A Critique of Postmodern Psychology

QUESTION: A Critique of Postmodern Psychology

ANSWER:

A socially constructed, unstable self creates special difficulties in the area of law, crime, and punishment. For example, if a self were to “flux” quickly, a criminal act on a particular night of rape and pillage may be blamed on a previous shifting self, making it difficult to locate and punish the guilty “self.” Louis Sass, a Rutgers clinical psychology professor, puts it this way, “There are clearly dangers in giving up that notion of a single self. You absolve the person of responsibility for making judgments.” Imagine the excuses people might make: “Hey, it wasn’t my fault. One of my other selves did it.”1

Not only are there problems in the area of law, crime, and punishment, but there are also major problems deciding exactly what is normal and abnormal. Walter Truett Anderson addresses this problem when he says, “I have been putting words like ‘abnormal’ and ‘deviant’ in quotes, because those categorizations are under fire now, the boundary between normal and abnormal is as questionable now as all the other boundaries that once defined social reality.”2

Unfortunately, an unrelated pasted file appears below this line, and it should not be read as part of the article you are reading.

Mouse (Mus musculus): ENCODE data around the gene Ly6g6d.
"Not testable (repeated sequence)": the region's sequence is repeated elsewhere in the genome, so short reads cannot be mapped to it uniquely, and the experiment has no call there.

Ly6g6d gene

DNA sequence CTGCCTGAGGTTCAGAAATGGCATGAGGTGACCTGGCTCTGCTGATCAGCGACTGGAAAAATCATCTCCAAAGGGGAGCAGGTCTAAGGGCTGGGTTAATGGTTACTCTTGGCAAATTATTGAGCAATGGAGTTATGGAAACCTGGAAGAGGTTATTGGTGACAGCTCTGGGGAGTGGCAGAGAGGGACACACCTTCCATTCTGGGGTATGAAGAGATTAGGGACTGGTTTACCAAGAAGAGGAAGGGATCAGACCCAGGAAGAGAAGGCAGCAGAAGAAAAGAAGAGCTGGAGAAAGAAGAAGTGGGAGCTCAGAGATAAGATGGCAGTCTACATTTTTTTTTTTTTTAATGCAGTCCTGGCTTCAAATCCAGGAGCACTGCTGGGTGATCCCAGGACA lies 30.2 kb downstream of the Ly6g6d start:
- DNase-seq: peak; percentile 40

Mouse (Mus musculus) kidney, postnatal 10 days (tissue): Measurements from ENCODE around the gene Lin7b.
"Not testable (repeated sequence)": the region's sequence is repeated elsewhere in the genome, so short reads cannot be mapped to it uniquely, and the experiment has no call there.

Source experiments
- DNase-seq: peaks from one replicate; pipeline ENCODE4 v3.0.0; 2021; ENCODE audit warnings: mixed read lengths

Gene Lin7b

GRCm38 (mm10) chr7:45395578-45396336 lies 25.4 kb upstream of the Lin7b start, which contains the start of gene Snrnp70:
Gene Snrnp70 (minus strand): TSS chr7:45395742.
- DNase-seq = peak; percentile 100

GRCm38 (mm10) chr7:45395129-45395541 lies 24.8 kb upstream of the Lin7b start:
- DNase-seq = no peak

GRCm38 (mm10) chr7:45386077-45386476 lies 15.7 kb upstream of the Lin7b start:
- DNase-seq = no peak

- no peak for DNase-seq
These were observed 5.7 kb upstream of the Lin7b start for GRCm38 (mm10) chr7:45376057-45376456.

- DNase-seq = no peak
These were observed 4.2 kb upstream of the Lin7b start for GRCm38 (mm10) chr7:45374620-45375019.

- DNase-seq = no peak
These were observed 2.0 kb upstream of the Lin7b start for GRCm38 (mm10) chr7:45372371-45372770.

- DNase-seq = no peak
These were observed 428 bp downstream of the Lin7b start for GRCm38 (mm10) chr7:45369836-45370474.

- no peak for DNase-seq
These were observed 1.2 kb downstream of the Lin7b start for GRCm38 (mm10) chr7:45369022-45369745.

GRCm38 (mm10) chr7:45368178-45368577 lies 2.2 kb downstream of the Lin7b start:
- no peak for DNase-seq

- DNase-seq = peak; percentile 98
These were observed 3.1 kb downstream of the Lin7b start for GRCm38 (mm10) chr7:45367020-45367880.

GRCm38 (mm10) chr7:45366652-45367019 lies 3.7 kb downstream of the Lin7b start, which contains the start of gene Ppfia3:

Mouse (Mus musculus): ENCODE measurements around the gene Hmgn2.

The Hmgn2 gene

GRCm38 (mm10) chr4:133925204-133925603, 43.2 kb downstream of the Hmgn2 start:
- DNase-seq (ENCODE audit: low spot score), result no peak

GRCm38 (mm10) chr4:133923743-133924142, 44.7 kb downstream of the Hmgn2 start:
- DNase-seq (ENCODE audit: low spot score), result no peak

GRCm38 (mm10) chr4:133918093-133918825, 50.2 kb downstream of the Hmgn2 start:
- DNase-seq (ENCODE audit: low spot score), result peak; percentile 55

Postmodern Psychology – A Fringe Movement with No Boundaries
According to Anderson, Postmodernists are not in the boundary business. Certainly if they can’t find boundaries between the biological and the cultural (nature and nurture), why should we expect them to find boundaries between the normal and abnormal? For example, Michel Foucault knowingly infected his homosexual partners with the AIDS virus. This should cause even the most devout Postmodernist to think twice before blurring the boundaries between sane and insane, normal and abnormal, and common sense and the ridiculous. If Postmodernists consider Foucault’s behavior “normal,” then there is no definition of abnormal worth considering.

It should also be noted that among the majority of psychologists, Postmodernist psychology is viewed as a fringe movement. At this point it seems unlikely that the Postmodern approach to psychology will have a major influence on the future direction of psychology in general.

Notes:

Rendered with permission from the book, Understanding the Times: The Collision of Today’s Competing Worldviews (Rev. 2nd ed), David Noebel, Summit Press, 2006. Compliments of John Stonestreet, David Noebel, and the Christian Worldview Ministry at Summit Ministries. All rights reserved in the original.

1 Cited in Mitchell Stephens, “To Thine Own Selves be True,” Los Angeles Times Magazine (August 23, 1992). Online article accessed August 10, 2005: http://www.nyu.edu/classes/stephens/Postmodern%20psych%20page.htm.

2 Ibid.

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